What is oversupply?
An oversupply is an oversupply of products that results in less demand than supply and resulting in surplus.
- Oversupply is a situation in which more products are on the market than consumers want to buy.
- For commodities, oversupply is the period during which overproduction of a commodity pushes the price of that commodity down to the level at which the producer is losing money.
- Oversupply tends to be corrected by production cuts or discounts, which can occur for longer or shorter depending on the dynamics of the market.
- Oversupply can last longer if price and quantity are inflexible due to market conditions or government price controls.
Simply put, oversupply is when people are selling more products than they are ready to buy at their current prices. In a variety of situations, oversupply results in overproduction and leads to the accumulation of unsellable inventories. Price levels and oversupply are strongly correlated.
There are many reasons for oversupply. Some people are waiting for improved models in the series, such as smartphones from certain manufacturers, which can lead to oversupply of current products. Oversupply can also occur in situations where the price of a product or service is too high and people are simply willing to buy it at that price. Oversupply is also simply when the producer completely misunderstands the market demand for the product. Surplus is a synonym for oversupply.
If the price is too high, the demand will be less than the supply and the unsold will increase unless the producer discounts the goods or stops production. Product discounts are the most obvious way to deal with oversupply and are often the only way to clear unsold inventory, especially if new products are in the middle. Discounts affect the seller’s bottom line, and producers may have to agree to share the pain with the seller.
In the commodity market, oversupply is more of a market situation than a problem to be solved. For commodities such as oil, natural gas, precious metals and meat, the production timeline requires considerable lead time and all prices are market based. For example, if many large gas fields start production at the same time, there will be an oversupply of natural gas in the market and prices will fall. During periods of oversupply, producers may actually lose money on the units they sell.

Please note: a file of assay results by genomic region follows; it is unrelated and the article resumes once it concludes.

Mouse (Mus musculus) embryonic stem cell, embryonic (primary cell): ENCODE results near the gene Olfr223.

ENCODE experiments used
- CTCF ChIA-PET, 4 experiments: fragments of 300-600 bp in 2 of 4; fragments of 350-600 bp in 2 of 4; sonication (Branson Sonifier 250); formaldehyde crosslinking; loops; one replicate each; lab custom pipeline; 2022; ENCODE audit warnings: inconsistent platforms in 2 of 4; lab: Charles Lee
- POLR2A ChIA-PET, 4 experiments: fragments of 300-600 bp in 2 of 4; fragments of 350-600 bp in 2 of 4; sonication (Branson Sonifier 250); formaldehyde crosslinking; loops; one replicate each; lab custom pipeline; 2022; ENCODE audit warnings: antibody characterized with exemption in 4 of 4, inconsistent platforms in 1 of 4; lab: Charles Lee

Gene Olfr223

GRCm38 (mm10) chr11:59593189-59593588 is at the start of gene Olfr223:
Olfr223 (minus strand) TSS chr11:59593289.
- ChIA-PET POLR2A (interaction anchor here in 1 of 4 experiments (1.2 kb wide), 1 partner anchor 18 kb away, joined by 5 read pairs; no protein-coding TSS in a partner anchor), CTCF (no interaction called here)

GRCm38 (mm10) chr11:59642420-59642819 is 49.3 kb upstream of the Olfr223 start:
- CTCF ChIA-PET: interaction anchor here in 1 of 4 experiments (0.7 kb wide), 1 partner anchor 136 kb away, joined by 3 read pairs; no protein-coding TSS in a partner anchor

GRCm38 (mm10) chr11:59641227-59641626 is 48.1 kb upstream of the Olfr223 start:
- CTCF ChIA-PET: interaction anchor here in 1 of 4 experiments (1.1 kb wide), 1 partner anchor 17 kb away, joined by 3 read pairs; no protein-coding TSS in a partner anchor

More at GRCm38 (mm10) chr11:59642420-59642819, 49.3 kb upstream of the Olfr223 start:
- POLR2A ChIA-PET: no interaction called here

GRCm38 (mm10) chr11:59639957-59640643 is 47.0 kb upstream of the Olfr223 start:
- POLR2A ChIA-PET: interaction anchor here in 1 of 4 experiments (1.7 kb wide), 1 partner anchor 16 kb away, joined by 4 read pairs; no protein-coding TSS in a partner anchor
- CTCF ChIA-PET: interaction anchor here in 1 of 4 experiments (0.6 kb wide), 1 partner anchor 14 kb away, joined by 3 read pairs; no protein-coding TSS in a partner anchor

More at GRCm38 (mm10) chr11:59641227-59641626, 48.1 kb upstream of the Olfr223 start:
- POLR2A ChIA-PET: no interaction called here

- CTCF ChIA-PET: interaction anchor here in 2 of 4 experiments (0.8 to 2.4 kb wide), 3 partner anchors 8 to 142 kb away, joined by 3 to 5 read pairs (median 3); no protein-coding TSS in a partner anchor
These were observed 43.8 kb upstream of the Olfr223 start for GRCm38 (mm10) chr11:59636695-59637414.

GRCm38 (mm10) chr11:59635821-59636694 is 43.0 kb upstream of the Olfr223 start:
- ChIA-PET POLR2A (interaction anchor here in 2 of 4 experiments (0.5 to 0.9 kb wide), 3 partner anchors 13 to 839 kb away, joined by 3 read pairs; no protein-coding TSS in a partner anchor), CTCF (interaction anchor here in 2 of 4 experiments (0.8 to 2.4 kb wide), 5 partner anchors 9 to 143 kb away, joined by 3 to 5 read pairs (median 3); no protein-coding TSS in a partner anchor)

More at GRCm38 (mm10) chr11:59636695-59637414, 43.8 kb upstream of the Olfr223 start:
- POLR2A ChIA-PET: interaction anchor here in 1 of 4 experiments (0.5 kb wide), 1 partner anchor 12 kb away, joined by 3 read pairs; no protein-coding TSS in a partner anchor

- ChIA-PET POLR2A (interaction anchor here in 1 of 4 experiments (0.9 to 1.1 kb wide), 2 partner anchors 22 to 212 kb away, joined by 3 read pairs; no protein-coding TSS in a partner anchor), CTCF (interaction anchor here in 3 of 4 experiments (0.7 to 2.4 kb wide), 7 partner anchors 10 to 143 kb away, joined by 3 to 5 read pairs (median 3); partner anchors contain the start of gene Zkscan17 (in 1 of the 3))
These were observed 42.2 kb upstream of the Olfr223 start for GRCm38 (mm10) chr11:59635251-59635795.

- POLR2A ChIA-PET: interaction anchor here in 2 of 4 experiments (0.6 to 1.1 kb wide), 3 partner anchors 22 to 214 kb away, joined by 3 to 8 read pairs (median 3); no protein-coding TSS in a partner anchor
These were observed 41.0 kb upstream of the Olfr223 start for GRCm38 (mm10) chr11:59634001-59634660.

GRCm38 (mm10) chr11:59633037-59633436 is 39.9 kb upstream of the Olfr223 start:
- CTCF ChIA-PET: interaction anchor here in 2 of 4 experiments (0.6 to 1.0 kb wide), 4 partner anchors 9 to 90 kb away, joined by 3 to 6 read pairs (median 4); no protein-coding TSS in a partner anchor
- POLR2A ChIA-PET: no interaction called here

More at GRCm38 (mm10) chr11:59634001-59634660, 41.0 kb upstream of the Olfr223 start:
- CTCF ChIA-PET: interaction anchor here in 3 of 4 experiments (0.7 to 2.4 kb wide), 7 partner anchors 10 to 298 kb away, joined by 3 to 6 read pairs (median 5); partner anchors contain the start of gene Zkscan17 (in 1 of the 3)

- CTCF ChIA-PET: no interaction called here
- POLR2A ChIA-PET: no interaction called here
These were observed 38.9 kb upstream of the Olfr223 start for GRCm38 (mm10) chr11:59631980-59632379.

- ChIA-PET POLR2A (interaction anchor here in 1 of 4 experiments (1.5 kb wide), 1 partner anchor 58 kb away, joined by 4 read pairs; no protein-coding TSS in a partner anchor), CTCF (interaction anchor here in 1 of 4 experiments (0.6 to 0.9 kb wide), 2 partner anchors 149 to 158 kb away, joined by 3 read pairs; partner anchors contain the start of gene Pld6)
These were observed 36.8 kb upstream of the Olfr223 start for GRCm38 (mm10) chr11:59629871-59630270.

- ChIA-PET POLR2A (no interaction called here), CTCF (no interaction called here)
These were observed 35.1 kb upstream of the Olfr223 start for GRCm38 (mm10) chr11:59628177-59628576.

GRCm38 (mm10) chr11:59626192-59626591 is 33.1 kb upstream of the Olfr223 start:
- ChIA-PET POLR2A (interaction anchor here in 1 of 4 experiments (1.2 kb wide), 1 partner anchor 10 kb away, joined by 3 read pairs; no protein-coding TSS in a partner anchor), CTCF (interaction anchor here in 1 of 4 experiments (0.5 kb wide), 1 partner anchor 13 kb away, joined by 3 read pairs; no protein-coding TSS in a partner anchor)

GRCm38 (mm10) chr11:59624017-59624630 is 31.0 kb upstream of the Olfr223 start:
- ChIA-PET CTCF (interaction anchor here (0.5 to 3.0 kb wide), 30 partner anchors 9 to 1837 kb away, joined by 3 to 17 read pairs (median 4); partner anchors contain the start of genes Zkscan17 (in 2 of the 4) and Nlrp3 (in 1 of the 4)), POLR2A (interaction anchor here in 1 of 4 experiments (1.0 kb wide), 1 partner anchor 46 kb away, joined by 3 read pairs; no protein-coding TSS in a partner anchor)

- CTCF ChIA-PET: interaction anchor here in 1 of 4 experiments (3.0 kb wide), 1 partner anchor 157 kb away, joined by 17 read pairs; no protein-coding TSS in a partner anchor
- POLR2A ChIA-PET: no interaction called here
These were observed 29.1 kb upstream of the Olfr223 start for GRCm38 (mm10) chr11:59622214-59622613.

The interesting thing about oversupply of some types of merchandise is not the issue of unsold inventory, but how much of the merchandise can be stored and stockpiled before it is finally sold at the price the market pays. Because production cannot be easily dialed up or down, commodity producers rely on storage to remove oversupply from the market while adapting to long-term demand with slower production cycles. Of course, if you reduce production too much, the market supply will be insufficient and more investment will flow to the production side. This is one of the many reasons why many commodities have periodic booms and bust price charts.
Example of oversupply
Oversupply and its impact on market equilibrium are best understood through examples. Suppose the price of a computer is $ 600 for a volume of 1,000, but the buyer only requests 300 at that price. In this situation, the seller is trying to sell 700 more computers than the buyer is trying to buy.
An oversupply of 700 units will imbalance the computer market. Not all computers can be sold at the desired $ 600 price, so sellers will consider reducing prices to make their products more attractive to buyers. Consumers demand more computers and producers cut production in response to product price cuts. Ultimately, without the introduction of other external factors, the market will achieve equilibrium prices and equilibrium quantities.
This process can occur quickly for some products if the prices and quantities available on the market are relatively flexible. The longer it takes to adjust prices and quantities in the market, the longer the oversupply will last. If prices are fixed due to menu costs or other issues, or if the government intervenes to set a minimum rate, oversupply of goods may continue or may continue for some time.